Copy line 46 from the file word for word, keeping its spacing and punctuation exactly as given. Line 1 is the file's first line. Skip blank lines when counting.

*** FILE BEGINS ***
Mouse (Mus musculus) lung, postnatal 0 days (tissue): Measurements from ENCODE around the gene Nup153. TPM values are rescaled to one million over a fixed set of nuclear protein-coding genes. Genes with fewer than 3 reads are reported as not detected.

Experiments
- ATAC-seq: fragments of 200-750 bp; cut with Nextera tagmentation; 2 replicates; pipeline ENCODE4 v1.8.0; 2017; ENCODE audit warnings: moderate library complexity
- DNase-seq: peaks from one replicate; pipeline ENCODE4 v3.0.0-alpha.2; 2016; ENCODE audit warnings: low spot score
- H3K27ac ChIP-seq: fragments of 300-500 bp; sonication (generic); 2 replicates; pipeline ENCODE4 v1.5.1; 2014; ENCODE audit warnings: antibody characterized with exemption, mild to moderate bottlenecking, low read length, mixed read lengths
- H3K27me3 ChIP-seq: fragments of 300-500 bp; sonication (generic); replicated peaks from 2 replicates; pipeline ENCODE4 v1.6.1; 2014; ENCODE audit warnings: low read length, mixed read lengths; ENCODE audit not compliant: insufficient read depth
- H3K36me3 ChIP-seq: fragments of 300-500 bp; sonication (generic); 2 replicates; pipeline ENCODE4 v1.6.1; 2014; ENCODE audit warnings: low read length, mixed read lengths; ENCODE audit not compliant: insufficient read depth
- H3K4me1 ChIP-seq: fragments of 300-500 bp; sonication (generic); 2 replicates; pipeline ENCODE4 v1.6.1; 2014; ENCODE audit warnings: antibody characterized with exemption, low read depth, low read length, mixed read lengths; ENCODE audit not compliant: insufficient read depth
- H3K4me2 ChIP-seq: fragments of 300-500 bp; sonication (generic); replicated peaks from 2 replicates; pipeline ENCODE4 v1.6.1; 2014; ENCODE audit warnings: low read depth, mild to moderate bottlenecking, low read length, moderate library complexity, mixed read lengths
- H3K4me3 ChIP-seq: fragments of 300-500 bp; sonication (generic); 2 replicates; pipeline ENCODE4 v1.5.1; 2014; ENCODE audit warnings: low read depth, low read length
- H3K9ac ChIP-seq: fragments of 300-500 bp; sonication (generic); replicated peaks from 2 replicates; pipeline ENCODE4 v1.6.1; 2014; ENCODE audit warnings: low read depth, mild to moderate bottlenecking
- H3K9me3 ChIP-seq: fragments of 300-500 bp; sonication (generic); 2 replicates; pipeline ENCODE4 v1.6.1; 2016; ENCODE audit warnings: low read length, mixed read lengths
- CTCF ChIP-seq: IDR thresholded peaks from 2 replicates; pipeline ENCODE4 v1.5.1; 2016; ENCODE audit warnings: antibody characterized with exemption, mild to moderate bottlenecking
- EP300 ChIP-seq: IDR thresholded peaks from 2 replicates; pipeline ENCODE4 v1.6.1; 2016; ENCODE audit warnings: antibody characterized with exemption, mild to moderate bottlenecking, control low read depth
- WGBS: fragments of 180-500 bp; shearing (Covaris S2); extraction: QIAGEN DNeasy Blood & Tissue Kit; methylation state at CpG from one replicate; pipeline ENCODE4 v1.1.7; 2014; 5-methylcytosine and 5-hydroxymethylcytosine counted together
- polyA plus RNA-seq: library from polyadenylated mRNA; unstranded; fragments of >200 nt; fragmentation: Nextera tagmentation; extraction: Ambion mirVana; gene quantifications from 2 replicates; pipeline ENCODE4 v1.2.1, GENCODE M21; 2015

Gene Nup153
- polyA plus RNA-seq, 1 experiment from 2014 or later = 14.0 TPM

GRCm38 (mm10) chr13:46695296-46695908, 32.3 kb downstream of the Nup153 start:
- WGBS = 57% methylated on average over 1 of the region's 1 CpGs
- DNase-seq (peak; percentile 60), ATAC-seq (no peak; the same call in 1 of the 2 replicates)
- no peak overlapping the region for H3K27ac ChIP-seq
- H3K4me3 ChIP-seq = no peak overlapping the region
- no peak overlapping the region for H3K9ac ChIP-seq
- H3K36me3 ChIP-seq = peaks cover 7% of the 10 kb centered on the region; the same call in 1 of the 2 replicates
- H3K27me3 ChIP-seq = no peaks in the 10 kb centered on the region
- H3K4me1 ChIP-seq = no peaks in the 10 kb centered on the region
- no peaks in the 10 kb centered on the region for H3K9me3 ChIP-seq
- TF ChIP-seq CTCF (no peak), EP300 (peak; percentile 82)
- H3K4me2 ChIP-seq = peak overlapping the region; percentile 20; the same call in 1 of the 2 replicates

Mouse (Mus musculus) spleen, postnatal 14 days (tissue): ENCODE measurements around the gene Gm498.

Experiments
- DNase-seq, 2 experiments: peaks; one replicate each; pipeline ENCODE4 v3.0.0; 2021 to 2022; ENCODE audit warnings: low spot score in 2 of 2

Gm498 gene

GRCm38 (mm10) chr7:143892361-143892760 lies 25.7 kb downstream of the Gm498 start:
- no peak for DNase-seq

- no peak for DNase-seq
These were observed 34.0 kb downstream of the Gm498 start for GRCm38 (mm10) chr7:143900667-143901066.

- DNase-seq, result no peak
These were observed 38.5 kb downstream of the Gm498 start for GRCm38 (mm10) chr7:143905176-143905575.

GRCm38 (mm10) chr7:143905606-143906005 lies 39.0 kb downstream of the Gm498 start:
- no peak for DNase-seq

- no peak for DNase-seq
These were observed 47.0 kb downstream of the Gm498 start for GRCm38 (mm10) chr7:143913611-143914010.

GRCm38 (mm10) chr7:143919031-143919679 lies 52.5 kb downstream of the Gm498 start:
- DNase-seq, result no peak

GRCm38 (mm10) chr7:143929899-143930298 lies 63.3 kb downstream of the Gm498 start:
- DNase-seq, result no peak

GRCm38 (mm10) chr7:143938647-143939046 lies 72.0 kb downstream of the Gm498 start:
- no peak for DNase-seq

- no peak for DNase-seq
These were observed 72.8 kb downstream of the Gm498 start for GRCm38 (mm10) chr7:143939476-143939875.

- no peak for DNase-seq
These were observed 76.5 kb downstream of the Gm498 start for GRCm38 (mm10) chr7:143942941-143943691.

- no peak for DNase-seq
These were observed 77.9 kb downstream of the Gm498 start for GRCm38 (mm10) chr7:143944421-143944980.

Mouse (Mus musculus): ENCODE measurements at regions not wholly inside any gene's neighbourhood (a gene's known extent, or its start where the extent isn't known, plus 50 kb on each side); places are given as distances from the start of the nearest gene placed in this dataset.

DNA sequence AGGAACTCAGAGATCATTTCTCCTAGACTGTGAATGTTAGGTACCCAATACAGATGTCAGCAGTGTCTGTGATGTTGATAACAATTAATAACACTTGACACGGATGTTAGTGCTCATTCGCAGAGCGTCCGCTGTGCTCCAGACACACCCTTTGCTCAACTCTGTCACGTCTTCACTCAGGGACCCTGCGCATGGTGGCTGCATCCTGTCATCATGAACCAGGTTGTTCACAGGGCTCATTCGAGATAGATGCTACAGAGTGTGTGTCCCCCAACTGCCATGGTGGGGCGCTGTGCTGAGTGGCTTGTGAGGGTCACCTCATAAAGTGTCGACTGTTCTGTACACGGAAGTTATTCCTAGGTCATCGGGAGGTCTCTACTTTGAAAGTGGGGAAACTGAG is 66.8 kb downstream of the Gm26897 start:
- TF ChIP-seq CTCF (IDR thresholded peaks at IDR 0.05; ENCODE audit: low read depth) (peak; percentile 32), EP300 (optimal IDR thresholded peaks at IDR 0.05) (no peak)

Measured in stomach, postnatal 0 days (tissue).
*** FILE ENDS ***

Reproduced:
- DNase-seq, result no peak